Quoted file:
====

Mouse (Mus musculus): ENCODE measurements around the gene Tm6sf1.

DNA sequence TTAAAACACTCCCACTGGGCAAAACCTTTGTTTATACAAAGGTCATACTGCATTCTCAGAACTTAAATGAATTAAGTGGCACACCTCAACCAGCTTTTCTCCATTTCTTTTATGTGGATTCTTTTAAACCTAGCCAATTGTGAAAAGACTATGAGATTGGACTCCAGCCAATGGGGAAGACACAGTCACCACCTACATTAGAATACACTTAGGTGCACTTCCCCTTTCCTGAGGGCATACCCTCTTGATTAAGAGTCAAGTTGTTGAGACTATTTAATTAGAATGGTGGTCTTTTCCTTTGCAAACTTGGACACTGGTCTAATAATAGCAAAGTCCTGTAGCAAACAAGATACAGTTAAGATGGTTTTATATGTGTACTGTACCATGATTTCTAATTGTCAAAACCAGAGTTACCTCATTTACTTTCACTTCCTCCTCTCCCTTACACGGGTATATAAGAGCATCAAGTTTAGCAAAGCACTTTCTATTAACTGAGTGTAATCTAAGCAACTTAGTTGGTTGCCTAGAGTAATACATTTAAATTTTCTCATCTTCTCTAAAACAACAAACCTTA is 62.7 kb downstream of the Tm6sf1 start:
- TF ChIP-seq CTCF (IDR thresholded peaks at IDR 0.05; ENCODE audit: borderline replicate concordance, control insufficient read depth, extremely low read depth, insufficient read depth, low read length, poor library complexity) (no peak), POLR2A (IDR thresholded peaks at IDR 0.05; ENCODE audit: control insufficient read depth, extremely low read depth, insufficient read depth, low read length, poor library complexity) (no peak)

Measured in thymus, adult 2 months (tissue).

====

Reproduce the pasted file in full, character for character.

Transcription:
Mouse (Mus musculus): ENCODE measurements around the gene Tm6sf1.

DNA sequence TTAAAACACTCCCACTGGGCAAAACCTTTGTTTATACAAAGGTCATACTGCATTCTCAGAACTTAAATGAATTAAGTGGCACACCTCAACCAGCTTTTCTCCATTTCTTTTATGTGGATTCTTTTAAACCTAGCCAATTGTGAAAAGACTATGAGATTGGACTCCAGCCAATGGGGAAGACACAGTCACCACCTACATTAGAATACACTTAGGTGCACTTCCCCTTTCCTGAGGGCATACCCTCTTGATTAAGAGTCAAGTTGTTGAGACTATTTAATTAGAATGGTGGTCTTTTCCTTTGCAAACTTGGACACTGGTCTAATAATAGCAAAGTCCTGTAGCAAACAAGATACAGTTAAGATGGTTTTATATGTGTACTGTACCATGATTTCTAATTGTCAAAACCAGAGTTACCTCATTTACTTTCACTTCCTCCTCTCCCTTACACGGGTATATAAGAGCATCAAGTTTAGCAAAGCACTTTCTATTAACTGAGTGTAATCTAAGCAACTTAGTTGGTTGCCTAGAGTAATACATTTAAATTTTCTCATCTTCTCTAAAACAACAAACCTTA is 62.7 kb downstream of the Tm6sf1 start:
- TF ChIP-seq CTCF (IDR thresholded peaks at IDR 0.05; ENCODE audit: borderline replicate concordance, control insufficient read depth, extremely low read depth, insufficient read depth, low read length, poor library complexity) (no peak), POLR2A (IDR thresholded peaks at IDR 0.05; ENCODE audit: control insufficient read depth, extremely low read depth, insufficient read depth, low read length, poor library complexity) (no peak)

Measured in thymus, adult 2 months (tissue).